Medically, no, things don't look so great. His heart/lung issues have progressed, faster than they're "supposed" to. He's been started on a new medication which can have some nasty side effects for the liver. Read that again. It says "can," not "will." And our thought is, what good is a beautiful, perfect liver if your heart can't get the blood through your lungs to pick up oxygen? So it's not ideal, but it's reality. The other thing is, it will probably take a month to kick in, and maybe up to three months to be fully effective. So yeah, there are still some mountains to climb there.
But Aaron has been a fighter from the beginning. From the start, or even earlier if you measure birth as the beginning, his doctors have mentioned that he doesn't "play by the rules." He writes his own story. And there just haven't been enough children with his condition who have survived long enough to really "know" where it's going. For example, he got a blood transfusion that turned things around 180 degrees. His hematocrit wasn't anywhere near low enough for it to have made this kind of a difference, but it did. I joke that since we're all O+ at home, we'll just stick a needle in one of us and another in him with a line in between. When one person has given what they can, we'll move onto the next.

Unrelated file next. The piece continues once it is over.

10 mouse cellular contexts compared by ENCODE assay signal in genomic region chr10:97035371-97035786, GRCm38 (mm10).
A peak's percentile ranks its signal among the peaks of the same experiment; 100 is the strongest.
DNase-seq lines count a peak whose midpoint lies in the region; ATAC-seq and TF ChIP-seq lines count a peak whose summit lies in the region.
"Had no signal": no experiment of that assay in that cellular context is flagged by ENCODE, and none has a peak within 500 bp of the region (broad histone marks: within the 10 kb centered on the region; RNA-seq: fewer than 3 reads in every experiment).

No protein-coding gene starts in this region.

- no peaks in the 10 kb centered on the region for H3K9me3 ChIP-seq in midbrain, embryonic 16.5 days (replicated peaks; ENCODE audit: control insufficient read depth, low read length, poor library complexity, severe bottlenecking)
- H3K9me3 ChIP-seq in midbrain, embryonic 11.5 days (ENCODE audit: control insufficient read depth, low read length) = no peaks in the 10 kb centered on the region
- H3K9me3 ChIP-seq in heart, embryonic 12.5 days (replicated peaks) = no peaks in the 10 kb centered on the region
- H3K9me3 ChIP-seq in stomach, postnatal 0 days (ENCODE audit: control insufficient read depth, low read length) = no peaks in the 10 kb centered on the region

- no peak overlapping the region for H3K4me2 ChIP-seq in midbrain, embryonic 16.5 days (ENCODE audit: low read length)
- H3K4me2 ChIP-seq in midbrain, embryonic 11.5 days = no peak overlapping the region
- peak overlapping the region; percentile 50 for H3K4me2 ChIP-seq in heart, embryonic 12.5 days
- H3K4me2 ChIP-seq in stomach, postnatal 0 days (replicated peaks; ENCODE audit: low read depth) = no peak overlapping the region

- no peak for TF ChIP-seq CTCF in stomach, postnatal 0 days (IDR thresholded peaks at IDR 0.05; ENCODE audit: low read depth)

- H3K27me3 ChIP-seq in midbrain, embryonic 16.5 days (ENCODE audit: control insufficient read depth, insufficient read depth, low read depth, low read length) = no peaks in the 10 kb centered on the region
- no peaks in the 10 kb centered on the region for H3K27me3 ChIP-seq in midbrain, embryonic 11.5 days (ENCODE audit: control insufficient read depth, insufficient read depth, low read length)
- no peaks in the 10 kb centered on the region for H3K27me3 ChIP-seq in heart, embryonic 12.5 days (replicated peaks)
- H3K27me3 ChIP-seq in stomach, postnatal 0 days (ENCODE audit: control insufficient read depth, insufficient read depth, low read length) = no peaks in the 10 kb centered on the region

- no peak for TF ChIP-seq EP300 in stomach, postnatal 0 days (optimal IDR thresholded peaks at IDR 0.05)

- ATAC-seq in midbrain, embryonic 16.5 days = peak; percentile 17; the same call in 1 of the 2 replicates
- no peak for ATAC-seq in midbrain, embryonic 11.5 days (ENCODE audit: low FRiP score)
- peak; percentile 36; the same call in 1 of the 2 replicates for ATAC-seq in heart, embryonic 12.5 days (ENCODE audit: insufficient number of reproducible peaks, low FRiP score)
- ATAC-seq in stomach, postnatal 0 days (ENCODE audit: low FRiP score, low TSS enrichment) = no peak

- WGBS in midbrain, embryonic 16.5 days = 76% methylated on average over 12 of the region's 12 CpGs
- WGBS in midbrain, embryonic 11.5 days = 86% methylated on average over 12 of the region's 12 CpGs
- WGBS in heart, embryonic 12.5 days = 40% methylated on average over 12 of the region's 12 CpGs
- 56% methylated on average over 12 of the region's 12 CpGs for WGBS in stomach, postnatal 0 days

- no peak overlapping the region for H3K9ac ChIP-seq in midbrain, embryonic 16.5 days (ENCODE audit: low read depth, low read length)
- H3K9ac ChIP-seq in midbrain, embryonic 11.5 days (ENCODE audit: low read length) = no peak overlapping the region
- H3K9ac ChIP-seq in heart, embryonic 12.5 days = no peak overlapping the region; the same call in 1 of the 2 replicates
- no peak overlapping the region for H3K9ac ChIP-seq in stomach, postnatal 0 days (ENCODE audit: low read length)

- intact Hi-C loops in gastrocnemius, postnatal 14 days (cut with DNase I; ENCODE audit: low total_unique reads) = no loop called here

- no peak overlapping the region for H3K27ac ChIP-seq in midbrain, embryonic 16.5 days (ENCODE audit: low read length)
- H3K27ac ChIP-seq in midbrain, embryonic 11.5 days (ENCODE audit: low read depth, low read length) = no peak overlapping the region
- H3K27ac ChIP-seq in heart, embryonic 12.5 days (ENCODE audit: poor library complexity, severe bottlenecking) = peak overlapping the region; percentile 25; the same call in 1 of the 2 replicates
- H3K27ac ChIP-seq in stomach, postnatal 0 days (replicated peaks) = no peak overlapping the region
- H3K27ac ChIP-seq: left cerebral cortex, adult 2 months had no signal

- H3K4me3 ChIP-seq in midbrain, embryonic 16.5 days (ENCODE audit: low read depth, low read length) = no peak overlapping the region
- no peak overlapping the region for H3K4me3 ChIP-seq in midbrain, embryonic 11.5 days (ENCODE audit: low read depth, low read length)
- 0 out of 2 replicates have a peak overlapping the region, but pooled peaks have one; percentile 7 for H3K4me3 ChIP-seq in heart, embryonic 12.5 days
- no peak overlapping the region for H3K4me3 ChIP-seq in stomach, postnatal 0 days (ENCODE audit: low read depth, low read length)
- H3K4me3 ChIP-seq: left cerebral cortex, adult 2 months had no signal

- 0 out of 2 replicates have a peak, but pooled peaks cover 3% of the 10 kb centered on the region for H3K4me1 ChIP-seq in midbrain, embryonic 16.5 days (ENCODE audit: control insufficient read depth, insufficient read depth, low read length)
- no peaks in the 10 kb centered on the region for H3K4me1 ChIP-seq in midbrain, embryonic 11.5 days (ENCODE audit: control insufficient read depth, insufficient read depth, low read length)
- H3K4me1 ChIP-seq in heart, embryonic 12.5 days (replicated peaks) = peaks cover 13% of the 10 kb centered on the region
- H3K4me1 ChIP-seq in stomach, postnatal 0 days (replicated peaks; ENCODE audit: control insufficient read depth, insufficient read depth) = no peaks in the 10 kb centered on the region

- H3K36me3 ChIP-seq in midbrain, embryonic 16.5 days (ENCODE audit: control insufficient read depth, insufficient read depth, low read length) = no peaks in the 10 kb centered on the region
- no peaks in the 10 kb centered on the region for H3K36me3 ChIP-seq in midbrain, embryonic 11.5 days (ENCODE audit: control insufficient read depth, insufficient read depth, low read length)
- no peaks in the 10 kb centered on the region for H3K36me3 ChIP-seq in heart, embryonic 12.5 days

And right now, Aaron is in a really good place! And when he's in a good place, so are we. Those smiles and laughs and songs just keep spilling out of him. Oh, he'll probably sleep through church again today, but that's because he threw yet another all night party last night. And I know a lot of others who might be tempted to sleep then as well!
I'm trying to adjust my mind to his new oxygen parameters, and it's a little hard. After trying to keep his sats in the mid to high 90's for the past three years, it's a little disconcerting to try to be okay with mid 80's. And I just haven't gotten anything like a handle on thinking low 80's are all right. But his cardio kept saying that if he looks good, acts good, it really is not only okay, but may actually be better for him than higher oxygen flow. So I'm working on my thinking here.
It's interesting to feel how my own body reacts to changes in his, and it can go through the cycle a few times in a day. His numbers change for the worse, and I tense up. I find it harder to focus on other things. But then they improve, and stay good for several hours, and the sun has come out again, the sky is blue and birds are singing. Yep, life is good.
The one thing we do know is that Aaron will be here just as long as he is supposed to. He has been promised that he will not return Home until after his mission here on earth is through. Our loving Father knows him and knows his days, and knows us. And that I find comfort in.